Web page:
NSA expresses concern over database tender
THE National Sheep Association (NSA) has expressed concern at Defra’s handling of the tender process to deliver an electronic movement reporting system and database for sheep, goats, and deer in England.
Defra’s decision, announced on Thursday, to select Irish company SouthWestern Business Process Services (UK) came as a surprise for some within the sheep sector.
The Clonakilty-based company was selected above both NLMD, the Somerset-based industry owned company which provides a database and tracing services for the livestock industry, and NMR, which also provides livestock identification and database services in Britain, along its milk recording service.
Defra said it was selected in an ‘open and transparent procurement competition’ which assessed the technical merits and affordability of each bidder’s proposals.
Following the announcement there is a mandatory period of 10 days before the contract is formally awarded to allow unsuccessful bidders to ‘seek further clarifications and a remedy if they are dissatisfied with the procurement process’.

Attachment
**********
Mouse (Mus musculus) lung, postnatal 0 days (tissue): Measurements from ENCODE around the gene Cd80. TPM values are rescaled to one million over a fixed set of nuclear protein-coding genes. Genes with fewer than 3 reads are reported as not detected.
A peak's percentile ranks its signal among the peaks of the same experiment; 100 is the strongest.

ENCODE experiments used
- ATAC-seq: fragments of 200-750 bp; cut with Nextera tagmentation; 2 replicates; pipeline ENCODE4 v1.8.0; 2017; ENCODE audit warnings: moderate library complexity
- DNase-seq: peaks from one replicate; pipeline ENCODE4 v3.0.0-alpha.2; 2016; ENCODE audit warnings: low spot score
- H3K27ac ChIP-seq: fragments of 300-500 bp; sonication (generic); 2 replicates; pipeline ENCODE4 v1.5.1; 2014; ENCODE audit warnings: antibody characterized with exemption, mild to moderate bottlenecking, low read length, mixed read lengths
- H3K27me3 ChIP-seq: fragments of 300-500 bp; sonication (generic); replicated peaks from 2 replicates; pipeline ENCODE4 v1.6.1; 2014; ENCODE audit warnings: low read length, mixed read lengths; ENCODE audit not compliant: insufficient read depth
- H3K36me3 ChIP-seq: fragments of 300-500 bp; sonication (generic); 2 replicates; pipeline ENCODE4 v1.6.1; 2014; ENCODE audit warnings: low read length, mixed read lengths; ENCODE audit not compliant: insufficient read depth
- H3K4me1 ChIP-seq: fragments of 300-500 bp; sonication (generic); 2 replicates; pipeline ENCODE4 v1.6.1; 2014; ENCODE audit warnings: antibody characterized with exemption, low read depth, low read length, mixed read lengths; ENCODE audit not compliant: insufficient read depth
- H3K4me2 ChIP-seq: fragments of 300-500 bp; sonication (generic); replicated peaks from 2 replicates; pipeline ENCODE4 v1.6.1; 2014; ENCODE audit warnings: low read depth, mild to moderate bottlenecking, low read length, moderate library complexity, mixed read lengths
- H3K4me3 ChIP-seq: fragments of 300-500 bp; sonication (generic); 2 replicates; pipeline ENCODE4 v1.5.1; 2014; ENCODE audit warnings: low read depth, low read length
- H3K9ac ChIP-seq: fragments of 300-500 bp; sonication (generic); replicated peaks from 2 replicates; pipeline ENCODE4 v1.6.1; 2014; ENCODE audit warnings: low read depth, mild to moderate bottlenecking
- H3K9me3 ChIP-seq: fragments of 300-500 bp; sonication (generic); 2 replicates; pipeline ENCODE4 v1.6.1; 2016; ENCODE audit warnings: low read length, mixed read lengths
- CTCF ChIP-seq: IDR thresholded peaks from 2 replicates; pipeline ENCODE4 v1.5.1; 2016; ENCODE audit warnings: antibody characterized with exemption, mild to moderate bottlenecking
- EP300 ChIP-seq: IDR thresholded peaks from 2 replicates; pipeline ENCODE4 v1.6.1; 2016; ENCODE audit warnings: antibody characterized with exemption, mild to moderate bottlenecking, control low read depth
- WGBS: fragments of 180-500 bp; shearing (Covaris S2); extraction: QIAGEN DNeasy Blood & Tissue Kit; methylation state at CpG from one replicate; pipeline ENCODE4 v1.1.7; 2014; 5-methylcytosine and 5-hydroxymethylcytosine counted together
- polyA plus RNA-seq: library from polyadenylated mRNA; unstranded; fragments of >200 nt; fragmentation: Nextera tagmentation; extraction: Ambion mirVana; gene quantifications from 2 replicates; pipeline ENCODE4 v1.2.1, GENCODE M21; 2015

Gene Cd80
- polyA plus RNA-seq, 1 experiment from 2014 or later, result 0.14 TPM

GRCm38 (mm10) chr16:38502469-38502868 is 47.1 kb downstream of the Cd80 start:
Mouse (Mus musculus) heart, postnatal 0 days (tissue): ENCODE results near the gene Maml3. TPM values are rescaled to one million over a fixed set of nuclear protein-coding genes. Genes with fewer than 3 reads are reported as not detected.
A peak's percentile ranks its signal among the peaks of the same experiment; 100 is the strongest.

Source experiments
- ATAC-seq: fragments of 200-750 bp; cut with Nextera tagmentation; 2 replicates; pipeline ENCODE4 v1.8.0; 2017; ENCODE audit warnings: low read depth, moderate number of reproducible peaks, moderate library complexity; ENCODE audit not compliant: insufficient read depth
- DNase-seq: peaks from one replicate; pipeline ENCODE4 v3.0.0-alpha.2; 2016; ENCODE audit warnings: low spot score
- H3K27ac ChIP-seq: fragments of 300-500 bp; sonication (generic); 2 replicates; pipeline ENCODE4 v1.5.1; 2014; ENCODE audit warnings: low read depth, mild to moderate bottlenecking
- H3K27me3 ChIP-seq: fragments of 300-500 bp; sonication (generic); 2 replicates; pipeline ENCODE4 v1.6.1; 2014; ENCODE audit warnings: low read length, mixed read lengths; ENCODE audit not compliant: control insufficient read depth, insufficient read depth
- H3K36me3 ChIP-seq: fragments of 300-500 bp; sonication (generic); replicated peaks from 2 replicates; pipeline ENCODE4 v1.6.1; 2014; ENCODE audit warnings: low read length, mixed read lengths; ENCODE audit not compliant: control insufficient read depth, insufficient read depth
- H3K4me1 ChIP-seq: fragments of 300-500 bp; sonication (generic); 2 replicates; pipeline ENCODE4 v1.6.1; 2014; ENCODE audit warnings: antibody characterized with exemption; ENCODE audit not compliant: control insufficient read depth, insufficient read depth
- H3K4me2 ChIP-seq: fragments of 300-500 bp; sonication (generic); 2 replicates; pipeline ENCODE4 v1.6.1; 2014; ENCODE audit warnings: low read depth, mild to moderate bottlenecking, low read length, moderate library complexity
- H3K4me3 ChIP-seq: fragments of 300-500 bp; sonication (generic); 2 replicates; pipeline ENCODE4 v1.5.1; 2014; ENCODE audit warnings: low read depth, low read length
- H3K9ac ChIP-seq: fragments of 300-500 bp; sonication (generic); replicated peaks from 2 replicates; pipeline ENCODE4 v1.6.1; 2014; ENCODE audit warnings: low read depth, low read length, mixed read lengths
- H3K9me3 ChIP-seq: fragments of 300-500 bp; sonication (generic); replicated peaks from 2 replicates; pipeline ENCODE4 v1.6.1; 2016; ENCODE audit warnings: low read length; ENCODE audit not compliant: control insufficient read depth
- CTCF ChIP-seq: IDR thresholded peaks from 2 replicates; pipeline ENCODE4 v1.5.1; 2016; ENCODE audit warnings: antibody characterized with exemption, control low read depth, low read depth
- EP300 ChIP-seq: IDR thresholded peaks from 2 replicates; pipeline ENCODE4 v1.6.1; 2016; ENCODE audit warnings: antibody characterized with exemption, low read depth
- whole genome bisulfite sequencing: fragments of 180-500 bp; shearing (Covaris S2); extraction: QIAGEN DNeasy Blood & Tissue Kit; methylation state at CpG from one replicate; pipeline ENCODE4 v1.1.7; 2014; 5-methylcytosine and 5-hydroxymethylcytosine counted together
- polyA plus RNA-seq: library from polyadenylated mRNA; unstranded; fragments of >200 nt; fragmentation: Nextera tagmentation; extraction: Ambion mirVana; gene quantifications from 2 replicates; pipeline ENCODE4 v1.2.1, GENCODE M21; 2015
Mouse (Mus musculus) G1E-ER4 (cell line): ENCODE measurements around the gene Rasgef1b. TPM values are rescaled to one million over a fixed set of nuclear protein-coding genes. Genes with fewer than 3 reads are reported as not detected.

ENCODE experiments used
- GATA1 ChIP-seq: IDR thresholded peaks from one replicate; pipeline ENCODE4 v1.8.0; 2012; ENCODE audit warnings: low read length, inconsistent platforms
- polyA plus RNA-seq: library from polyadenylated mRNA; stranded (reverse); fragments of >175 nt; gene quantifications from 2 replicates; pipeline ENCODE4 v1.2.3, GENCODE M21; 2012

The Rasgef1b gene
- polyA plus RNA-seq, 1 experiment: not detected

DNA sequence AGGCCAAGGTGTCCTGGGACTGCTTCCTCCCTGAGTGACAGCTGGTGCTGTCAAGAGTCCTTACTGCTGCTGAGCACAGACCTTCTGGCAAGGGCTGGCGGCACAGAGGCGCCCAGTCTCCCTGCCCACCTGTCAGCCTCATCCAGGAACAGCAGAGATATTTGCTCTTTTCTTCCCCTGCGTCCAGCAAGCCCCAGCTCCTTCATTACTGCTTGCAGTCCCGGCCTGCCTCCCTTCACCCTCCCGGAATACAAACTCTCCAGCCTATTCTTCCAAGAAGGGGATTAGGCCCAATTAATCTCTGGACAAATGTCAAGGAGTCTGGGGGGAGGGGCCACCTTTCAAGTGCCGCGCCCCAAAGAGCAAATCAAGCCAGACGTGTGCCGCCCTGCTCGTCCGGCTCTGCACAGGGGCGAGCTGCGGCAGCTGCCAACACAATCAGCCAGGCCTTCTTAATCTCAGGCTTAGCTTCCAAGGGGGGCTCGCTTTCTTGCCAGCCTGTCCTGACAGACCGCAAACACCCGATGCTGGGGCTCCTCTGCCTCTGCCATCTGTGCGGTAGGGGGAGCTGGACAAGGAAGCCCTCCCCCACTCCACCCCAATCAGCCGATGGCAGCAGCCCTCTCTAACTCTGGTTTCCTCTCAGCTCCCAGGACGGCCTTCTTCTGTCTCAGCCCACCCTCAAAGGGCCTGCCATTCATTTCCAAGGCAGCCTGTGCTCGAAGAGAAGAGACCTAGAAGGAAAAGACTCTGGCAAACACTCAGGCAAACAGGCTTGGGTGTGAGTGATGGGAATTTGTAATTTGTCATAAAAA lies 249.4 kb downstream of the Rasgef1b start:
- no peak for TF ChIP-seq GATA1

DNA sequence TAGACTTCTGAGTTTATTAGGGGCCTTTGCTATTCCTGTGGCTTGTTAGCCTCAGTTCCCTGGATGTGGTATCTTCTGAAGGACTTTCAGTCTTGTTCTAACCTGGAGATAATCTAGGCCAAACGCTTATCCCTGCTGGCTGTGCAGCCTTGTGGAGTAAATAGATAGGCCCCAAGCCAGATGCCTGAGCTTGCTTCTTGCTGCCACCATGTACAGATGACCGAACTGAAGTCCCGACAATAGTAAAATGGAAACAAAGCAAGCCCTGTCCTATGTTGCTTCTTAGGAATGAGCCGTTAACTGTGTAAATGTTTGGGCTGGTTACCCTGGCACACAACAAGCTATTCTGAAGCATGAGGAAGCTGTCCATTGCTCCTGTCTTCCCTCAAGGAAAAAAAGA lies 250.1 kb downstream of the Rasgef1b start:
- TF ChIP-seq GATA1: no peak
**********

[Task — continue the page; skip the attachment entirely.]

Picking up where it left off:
The NSA said the process left a number of questions to be answered about how the database will operate.
NSA chief executive Phil Stocker said the association was ‘in complete support of an electronic database’ and said getting the right system in place across the UK was ‘absolutely vital for the sheep sector’.
“However, we were under the impression Defra would discuss the decision with industry before making the announcement, and the fact this hasn’t happened means we do not know the finer details about vital issues, including data transfer between devolved administrations, assurances that no costs will be passed to industry, and information governance by industry,” he said.
“This does raise questions for us about how Defra will work with industry as the database is developed.”
The new system, which is expected to be up and running by April 2014, will replace the current paper-based Animal Movements Licensing System (AMLS) for movement controls.
Defra said it would reduce the burden on farmers, making it simpler to input movement data and quicker for the authorities to access information to track movements, saving farmers £560,000 and the taxpayer £6.8million over the next 10 years.
Farmers will have the option of continuing with paper records, which they will send to SouthWestern rather than their local authority.
The adoption of electronic movement reporting systems for sheep and other species was recommended by the Richard Macdonald Farming Regulation Task Force in 2011.